Jones: Japan a 'no-brainer'
Former World Cup-winning Springbok assistant coach Eddie Jones has added his considerable weight to Japan's cause for a Super Rugby franchise.
SANZAR, earlier this week, revealed that it has become a two-horse race for the 18 franchise when Super Rugby expands in 2016 – with Japan and Singapore the preferred bids.
The 18th franchise will play in the South African conference.
It leaves other interesting parties like Europe and North America out in the cold.
The South African Rugby Union have a preference for a franchise based in a time zone more aligned to their domestic teams – which makes Singapore (just six hours ahead of SA) their preferred franchise.
Jones, who was assistant to Jake White during the Boks' victorious 2007 World Cup campaign and currently coaches Japan, insisted Super Rugby would "lose credibility" if they were to ignore Japan's application and also described it as the only "logical" choice.
"In terms of growing the game you'd think they would choose Japan," the former Wallaby coach told AFP.
"Singapore has no rugby history at all. They would just be coming and plonking a team of Pacific islanders there.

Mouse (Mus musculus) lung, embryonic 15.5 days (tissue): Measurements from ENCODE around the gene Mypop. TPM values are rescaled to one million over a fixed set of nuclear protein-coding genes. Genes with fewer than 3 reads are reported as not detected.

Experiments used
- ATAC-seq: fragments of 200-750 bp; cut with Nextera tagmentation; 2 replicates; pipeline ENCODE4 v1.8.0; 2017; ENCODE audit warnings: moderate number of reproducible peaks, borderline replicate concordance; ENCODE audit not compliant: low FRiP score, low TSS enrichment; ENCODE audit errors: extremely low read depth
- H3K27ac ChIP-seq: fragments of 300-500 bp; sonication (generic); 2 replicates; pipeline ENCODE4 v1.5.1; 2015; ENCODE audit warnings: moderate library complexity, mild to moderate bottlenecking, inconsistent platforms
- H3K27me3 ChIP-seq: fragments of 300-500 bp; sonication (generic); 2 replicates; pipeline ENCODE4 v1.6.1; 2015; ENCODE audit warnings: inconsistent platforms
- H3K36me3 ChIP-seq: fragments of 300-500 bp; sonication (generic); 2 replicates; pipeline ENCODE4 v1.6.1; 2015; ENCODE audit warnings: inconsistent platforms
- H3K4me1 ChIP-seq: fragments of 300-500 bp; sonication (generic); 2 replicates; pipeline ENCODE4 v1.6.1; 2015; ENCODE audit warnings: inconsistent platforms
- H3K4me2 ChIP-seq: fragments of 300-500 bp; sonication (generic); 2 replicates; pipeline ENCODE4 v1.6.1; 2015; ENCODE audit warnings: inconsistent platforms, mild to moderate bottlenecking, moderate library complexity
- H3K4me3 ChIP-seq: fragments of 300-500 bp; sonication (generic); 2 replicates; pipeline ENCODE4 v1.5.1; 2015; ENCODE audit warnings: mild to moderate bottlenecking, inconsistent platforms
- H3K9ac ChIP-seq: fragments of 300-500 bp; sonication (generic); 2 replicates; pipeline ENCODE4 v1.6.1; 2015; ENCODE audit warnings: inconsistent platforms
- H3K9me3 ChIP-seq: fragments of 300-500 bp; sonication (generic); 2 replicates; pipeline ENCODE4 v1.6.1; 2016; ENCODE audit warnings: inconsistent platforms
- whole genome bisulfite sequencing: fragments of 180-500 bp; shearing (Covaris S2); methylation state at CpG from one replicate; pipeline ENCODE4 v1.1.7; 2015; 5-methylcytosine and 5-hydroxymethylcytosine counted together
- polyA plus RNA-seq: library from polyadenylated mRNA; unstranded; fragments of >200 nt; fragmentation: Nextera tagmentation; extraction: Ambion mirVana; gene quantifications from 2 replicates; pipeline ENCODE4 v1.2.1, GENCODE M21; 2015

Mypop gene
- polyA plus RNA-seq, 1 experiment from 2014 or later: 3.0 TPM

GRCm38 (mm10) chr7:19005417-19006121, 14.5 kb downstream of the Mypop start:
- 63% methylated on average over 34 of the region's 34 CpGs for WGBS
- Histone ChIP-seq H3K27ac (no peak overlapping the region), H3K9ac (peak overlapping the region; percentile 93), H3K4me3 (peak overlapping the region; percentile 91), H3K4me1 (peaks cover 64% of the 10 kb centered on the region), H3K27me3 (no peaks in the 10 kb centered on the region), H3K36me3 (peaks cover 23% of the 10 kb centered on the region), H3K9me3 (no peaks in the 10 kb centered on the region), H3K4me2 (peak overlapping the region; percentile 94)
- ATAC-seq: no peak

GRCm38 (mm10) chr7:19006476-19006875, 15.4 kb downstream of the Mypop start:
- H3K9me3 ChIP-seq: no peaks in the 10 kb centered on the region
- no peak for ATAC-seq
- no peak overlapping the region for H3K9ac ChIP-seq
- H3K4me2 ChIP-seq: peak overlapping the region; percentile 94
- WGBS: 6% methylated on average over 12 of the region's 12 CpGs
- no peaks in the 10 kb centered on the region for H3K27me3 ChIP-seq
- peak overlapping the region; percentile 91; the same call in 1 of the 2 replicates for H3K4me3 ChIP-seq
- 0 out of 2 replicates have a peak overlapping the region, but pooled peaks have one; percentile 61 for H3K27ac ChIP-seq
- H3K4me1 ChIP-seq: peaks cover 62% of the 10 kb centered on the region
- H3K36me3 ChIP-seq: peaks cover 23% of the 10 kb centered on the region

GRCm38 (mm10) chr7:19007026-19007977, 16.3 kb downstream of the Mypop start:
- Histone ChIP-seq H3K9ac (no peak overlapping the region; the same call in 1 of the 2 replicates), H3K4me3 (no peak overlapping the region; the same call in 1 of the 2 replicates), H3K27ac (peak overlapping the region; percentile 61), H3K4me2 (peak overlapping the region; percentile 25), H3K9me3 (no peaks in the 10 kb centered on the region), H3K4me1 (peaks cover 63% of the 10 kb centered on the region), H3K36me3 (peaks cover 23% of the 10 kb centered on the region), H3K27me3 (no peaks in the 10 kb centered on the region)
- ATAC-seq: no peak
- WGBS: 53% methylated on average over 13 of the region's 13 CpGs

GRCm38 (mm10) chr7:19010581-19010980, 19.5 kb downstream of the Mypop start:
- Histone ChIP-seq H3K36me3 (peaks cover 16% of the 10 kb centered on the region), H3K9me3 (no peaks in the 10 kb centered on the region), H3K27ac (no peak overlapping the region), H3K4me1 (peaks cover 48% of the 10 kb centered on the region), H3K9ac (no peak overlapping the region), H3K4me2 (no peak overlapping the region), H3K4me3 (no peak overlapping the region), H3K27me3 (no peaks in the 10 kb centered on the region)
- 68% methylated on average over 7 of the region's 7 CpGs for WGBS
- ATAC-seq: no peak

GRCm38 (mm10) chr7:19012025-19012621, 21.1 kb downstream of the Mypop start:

"It can't be the right choice," he added.
"That's just crazy."
Jones has guided Japan's 'Brave Blossoms' to a record 10 successive wins, culminating in a 26-23 victory over Italy in Tokyo last month – which saw the Asian champions break into the world's top 10 for the first time.
"Japan's 10th in the world, has the world's fourth biggest rugby playing population, the world's third biggest economy," said Jones.
"Japan hosts the World Cup in 2019.
"But professional rugby is all about money so there could be other economic factors."
SANZAR will make a decision in September or October.
Super Rugby will expand from 15 teams to 18 in 2016, with the return of the Southern Kings from South Africa's Eastern Cape and a team based in Argentina already previously confirmed.
The suggestion that Singapore could be selected in order to cut down on flying times for South African sides was given short shrift by Jones, currently preparing his side for next year's World Cup in England.
"Just because it's 11 hours from South Africa?" he said, adding: "You have to take rugby to growth centres, not artificial places."
SANZAR's decision has raised concerns the extra teams will dilute the competition's quality.
Sharks coach Jake White pined for a return to the old format, where all teams played home and away games over the season, rather than being divided into a conference format.
That view is not shared by Jones, who gave credit to football's ruling body FIFA for taking the World Cup to Asia for the first time in 2002.
"FIFA has been criticised for a lot of things but they've really managed to grow soccer," he said. "When they brought the 2002 World Cup to Japan and South Korea it really helped boost the game across Asia."
Source : AFP